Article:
Fear of 'venom, hatred' in taxpayer-funded campaign ads helps stop Senate bill
Sen. Chapin Rose (R-Mahomet) told the Senate on Thursday that taxpayers shouldn't be forced to lie down in the dirt with political candidates who throw mud at one another.
Rose was arguing against Senate Bill 1424, which would use public funding to match campaign donations for Illinois candidates running for public office.
“If this passes today, and we are going to use taxpayer money to spew venom at each other, the people of Illinois are going to look and say, ‘What the heck are those guys thinking? What are they thinking?” Rose said. “And they would be right.”
Rose’s criticism after he posed a question to the bill's sponsor, Sen. Daniel Biss (D-Evanston), who has announced that he will run for governor in 2018.
“Is there anything in this bill that would prevent these dollars from being used on negative advertising and negative attacks?” Rose asked. “The type of spewing hatred and venom that we’ve come to see in elections?"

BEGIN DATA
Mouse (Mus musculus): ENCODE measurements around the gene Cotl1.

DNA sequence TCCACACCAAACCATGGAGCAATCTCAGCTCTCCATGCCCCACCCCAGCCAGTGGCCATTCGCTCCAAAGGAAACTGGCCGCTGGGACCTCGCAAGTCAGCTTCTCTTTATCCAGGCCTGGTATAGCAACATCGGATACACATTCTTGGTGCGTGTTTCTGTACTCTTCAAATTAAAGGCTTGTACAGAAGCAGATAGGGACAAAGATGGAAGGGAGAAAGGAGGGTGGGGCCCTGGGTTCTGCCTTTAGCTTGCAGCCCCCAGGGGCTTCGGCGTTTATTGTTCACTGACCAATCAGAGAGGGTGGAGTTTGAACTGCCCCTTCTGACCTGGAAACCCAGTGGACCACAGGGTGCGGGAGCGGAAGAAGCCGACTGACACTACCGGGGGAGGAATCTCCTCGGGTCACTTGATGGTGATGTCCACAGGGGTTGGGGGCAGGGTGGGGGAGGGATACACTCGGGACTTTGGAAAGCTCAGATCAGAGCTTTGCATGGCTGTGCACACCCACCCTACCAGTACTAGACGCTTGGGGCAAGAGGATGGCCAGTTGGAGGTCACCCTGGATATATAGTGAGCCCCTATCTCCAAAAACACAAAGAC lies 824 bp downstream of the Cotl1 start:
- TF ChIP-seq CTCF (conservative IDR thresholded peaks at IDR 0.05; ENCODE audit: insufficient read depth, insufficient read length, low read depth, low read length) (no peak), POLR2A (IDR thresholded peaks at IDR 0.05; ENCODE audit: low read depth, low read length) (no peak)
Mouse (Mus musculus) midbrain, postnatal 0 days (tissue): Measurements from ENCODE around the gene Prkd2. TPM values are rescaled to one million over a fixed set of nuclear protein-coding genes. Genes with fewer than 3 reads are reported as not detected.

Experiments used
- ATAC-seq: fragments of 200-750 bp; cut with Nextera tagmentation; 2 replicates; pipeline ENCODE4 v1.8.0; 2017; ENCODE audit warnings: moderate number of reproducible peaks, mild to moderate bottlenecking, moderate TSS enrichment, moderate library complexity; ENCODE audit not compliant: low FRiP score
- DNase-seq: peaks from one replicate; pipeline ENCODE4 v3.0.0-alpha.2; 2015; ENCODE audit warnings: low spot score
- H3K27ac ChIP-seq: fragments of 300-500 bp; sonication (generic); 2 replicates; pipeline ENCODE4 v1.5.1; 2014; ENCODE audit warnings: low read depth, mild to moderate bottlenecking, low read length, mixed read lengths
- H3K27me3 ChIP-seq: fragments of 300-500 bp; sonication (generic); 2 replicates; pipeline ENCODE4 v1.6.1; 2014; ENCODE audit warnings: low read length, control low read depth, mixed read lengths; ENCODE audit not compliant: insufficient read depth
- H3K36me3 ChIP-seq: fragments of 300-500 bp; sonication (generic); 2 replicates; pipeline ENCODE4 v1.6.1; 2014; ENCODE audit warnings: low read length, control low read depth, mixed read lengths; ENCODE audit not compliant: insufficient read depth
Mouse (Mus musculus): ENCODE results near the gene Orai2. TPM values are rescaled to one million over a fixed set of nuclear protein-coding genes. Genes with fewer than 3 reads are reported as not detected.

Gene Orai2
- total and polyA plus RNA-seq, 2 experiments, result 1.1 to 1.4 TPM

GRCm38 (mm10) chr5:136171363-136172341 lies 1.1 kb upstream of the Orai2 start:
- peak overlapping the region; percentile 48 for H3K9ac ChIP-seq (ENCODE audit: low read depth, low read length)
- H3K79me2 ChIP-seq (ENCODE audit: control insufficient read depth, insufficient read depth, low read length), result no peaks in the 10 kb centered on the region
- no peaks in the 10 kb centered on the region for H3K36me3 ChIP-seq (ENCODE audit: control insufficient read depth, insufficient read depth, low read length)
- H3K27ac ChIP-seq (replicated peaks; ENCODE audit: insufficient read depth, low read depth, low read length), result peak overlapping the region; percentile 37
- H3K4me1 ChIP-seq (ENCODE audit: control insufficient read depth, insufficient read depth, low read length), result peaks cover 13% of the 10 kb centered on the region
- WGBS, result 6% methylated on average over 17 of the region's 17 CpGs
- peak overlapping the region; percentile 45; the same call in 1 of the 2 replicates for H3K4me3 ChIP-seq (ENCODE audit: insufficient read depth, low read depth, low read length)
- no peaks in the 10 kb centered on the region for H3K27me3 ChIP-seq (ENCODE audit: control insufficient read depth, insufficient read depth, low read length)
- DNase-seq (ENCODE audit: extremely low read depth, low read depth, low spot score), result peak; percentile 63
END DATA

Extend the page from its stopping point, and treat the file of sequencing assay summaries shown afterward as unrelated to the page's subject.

Biss said the bill should keep those kinds of ads to a minimum.
“What this bill does is incentivize candidate to run a campaign that appeals to people -- appeal to a broad mass of people,” Biss said. “Specifically, that kind of negative campaign that turns people off, that all of us hate so much … that would be counterproductive. The primary purpose of this is to change behavior in government, but I think it would also have a really significant benefit on an ancillary level and change the behavior of campaigns because it incentivizes campaigns that actually appeal to people. “
Rose said that the answer to his question, then, was 'no.'
Biss replied that nothing in the bill would put restrictions on free speech.
To further make his point, Rose reminded Senators about advertisements used by former Gov. Rod Blagojevich disparaging Judy Baar Topinka during the Illinois 2006 gubernatorial race. He said the ads defamed Topinka and deliberately lied to the people of Illinois.
Rose’s concerns echoed those of many other Senators, and the bill failed to pass. Biss requested a postponed consideration.
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